At 16/0515 UTC, an interplanetary shock associated with the arrival of the 14 Jul CME, was observed in DSCOVR solar wind data. Solar wind speeds sharply increased from around 320 km/s to 502 km/s. Solar wind speeds then slowly increased to a peak value of 643 km/s observed at 16/2037 UTC. Total field strength values reached 28 nT at 16/0836 UTC while the Bz component was sustained at around -23 nT for a prolonged period following the shock arrival. Solar wind density reached a peak of around 56 particles/cubic cm following the shock and the phi angle became highly variable after 16/0515 UTC. Phi angle settled into a mostly positive (away) solar sector after
16/1100 UTC. The geomagnetic field was quiet until 16/0601 UTC when  a geomagnetic sudden impulse was observed (40 nT at Hartland magnetometer) indicating the arrival of the 14 Jul CME. The geomagnetic field responded with active to G1 and G2 (Minor to Moderate) geomagnetic storm levels through the remainder of 16 Jul.

Forecast of Solar and Geomagnetic Activity 17 July - 12 August 2017
Solar activity is expected to be low with a chance for M-class flare activity (R1-R2 / Minor-Moderate) through 19 Jul when Region 2665 exits the visible disk. Very low to low levels are expected from 20-28 Jul. A chance for R1-R2 activity is possible with the return of old Region 2665 from 29 Jul - 12 Aug.

There is a chance for an S1 (Minor) solar radiation storm through 19 Jul due to potential significant flare activity from Region 2665. No proton events are expected from 20-28 Jul. A chance for S1 (Minor) solar radiation storms is possible with the return of old Region 2665 from 29 Jul - 12 Aug.

The greater than 2 MeV electron flux at geosynchronous orbit is expected to be reach high levels on 19-20 Jul due to influence from the 14 Jul CME. Normal to moderate levels are expected for the
remainder of the outlook period.

Geomagnetic field activity is expected to be at G1-G2 (Minor-Moderate) geomagnetic storm levels on 17 Jul due to continued CME effects. Unsettled to active levels are expected on 21-22 Jul
and again on 05-06 Aug, with G1 (Minor) geomagnetic storm levels likely on 05 Aug, due to positive polarity CH HSS influence. Quiet to unsettled levels are expected for the remainder of the outlook
period.


Product: 27-day Space Weather Outlook Table 27DO.txt
:Issued: 2017 Jul 17 0154 UTC
# Prepared by the US Dept. of Commerce, NOAA, Space Weather Prediction Center
# Product description and SWPC web contact www.swpc.noaa.gov/wwire.html
#
#      27-day Space Weather Outlook Table
#                Issued 2017-07-17
#
#   UTC      Radio Flux   Planetary   Largest
#  Date       10.7 cm      A Index    Kp Index
2017 Jul 17      85          30          6
2017 Jul 18      80          12          4
2017 Jul 19      74           8          3
2017 Jul 20      74           8          3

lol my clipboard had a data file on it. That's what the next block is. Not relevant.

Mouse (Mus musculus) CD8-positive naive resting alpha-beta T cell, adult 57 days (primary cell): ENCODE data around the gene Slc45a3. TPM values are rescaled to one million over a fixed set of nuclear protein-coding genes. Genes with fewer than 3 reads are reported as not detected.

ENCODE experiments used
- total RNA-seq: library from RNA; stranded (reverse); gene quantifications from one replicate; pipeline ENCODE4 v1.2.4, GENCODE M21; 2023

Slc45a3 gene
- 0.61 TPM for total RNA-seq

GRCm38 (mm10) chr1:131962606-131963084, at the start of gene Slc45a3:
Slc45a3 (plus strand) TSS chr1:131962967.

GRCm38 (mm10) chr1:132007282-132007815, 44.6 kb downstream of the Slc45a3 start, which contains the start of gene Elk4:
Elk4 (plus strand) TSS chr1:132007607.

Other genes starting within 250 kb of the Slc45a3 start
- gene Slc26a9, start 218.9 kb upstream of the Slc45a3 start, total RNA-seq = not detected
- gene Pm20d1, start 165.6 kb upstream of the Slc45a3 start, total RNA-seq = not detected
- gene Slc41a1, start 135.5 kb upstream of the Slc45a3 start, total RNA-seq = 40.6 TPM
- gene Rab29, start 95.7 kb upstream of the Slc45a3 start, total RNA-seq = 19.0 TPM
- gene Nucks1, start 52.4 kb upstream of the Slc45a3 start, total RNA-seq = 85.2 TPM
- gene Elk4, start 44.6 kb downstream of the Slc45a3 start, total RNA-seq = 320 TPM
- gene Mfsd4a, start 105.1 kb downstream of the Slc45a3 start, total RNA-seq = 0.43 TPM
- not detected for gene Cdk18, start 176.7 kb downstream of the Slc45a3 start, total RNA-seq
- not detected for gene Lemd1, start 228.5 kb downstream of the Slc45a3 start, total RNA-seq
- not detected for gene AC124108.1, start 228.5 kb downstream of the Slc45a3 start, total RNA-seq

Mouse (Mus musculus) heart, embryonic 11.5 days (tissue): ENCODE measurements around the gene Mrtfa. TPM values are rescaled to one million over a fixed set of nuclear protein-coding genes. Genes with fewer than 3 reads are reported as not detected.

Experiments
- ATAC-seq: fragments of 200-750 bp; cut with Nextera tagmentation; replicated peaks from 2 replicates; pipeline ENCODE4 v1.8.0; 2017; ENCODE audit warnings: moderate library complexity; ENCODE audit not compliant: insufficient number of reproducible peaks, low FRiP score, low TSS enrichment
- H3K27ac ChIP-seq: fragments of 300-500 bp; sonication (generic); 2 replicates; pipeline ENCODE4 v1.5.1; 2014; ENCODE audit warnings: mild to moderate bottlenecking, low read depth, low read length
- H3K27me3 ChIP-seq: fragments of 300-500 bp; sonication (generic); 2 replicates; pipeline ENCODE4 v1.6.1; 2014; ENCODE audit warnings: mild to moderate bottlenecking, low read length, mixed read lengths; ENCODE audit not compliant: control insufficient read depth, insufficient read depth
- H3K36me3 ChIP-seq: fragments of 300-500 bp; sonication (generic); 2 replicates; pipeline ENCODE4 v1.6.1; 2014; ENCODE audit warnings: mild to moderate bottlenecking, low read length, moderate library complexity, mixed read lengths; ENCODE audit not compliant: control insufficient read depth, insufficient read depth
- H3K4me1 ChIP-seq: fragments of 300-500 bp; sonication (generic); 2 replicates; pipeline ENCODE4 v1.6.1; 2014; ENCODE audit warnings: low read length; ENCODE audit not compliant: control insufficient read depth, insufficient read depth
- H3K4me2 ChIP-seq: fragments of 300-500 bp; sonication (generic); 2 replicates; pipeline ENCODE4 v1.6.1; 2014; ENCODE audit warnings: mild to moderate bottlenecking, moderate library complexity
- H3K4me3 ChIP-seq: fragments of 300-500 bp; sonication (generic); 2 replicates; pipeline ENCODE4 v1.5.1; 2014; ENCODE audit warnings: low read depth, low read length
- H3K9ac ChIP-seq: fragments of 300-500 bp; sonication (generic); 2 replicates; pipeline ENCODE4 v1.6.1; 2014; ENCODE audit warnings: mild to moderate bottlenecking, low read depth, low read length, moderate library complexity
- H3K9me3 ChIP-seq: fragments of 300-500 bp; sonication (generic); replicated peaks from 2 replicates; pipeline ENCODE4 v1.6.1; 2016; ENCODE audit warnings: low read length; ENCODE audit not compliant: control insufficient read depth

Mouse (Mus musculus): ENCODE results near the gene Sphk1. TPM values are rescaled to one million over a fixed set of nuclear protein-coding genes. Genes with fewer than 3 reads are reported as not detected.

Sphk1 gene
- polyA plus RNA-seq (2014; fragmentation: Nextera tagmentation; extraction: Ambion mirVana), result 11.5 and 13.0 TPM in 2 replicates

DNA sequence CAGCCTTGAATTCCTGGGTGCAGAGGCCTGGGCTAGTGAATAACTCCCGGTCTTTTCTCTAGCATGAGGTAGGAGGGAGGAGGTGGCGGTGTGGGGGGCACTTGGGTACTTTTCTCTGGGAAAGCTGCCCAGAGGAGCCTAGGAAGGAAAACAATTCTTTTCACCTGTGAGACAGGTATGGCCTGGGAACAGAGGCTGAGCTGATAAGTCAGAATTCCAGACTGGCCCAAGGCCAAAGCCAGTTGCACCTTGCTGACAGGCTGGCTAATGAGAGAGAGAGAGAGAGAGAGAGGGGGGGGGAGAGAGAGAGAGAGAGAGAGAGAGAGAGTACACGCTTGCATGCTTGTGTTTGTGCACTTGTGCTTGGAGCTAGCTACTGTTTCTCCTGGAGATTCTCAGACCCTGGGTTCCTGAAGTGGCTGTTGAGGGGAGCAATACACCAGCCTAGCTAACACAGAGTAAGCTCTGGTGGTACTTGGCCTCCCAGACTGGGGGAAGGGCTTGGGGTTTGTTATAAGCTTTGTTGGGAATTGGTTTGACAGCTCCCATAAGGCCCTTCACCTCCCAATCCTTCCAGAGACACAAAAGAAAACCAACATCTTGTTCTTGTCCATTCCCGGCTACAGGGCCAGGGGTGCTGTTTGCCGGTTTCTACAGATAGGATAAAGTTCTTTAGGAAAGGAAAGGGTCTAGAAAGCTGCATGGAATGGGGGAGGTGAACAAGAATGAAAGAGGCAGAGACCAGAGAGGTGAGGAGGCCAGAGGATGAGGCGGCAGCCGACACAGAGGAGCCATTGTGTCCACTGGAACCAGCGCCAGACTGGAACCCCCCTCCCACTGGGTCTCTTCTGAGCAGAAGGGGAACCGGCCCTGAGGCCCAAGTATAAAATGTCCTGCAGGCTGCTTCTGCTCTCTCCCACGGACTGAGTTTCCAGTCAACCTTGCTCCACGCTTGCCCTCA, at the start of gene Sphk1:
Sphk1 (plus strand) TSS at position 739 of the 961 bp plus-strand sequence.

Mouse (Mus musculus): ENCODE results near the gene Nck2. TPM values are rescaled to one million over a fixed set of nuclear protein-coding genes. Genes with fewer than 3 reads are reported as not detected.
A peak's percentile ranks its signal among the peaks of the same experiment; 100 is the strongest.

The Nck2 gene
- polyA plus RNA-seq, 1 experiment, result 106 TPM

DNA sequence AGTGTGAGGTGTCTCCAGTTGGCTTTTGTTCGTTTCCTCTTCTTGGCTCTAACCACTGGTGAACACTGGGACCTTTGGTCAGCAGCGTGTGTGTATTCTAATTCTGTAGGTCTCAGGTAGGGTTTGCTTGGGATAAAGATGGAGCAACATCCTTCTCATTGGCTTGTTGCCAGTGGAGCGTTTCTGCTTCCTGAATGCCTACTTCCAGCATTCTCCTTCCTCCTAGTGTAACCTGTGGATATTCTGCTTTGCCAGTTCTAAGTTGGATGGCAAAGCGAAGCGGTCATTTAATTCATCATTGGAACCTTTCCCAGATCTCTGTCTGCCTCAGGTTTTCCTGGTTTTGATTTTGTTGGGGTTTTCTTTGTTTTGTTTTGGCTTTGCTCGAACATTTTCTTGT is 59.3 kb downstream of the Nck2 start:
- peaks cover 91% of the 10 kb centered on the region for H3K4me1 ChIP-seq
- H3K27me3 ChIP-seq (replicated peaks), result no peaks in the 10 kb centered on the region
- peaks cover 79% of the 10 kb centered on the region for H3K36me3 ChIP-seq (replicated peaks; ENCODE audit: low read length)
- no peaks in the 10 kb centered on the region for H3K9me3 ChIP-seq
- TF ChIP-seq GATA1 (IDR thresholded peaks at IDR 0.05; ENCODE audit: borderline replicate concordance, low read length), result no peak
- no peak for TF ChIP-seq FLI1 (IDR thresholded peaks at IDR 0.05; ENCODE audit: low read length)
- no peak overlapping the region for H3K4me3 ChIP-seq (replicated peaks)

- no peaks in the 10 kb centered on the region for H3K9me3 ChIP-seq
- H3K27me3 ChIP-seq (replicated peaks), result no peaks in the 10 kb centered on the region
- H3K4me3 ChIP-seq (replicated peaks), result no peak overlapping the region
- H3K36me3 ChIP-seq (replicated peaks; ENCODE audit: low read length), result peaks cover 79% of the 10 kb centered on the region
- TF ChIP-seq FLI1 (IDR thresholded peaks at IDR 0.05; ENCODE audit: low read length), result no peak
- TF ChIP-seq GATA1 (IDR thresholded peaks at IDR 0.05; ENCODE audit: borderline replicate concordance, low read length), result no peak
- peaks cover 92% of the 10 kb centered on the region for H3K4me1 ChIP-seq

2017 Jul 21      74          15          4
2017 Jul 22      74          12          4
2017 Jul 23      74           5          2
2017 Jul 24      75           5          2
2017 Jul 25      75           5          2
2017 Jul 26      75           5          2
2017 Jul 27      75           5          2
2017 Jul 28      75           5          2
2017 Jul 29      90           5          2
2017 Jul 30      90           5          2
2017 Jul 31      90           5          2
2017 Aug 01      90           5          2
2017 Aug 02      90           5          2
2017 Aug 03      90           5          2
2017 Aug 04      90           5          2
2017 Aug 05      90          25          5
2017 Aug 06      90          10          3
2017 Aug 07      90           8          3
2017 Aug 08      90           5          2
2017 Aug 09      90           5          2
2017 Aug 10      90           5          2
2017 Aug 11      90           5          2
2017 Aug 12      85           5          2
(NOAA)

Sunday, July 16, 2017

From the Isle of Music and Uncle Bill's Melting Pot schedules, July 16-22



From the Isle of Music, July 16-22
This week, our special guest is Juan Carlos Bonet, director of Leyendas.com, one of Cuba's most entertaining show bands and a nominee in Cubadisco 2017 for their album Sabroseando. Fans of groups like Rumbavana and artists like Juan Pablo Torres willespeciall y appreciate this group. As always, we'll have plenty of great music.


Four opportunities to listen on shortwave:
1. For Eastern Europe but audible well beyond the target area in all directions with 100Kw, Sunday 1500-1600 UTC on SpaceLine, 9400 KHz, from Kostinbrod, Bulgaria (1800-1900 MSK)
2. For the Americas and parts of Europe, Tuesday 0000-0100 UTC on WBCQ, 7490 KHz from Monticello, ME, USA (Monday 8-9PM EDT in the US)
3 & 4. For Europe and sometimes beyond, Tuesday 1900-2000 UTC and Saturday 1200-1300 on Channel 292, 6070 KHz from Rohrbach, Germany.

Episode 21 of
Uncle Bill’s Melting Pot, a musical variety program that features everything from everywhere EXCEPT music that you are probably familiar with, will air on WBCQ the Planet, 7490 KHz, Thursday, July 20 from 2300-2330 UTC (7:00pm-7:30pm EDT in the Americas). This week, we'll have some laughs, but we'll also wander through Switzerland, Haiti and Argentina.
William "Bill" Tilford, Owner/Producer
Tilford Productions, LLC

Monday, July 10, 2017

From the Isle of Music and Uncle Bill's Melting Pot schedules July 9-15


From the Isle of Music, July 9-15: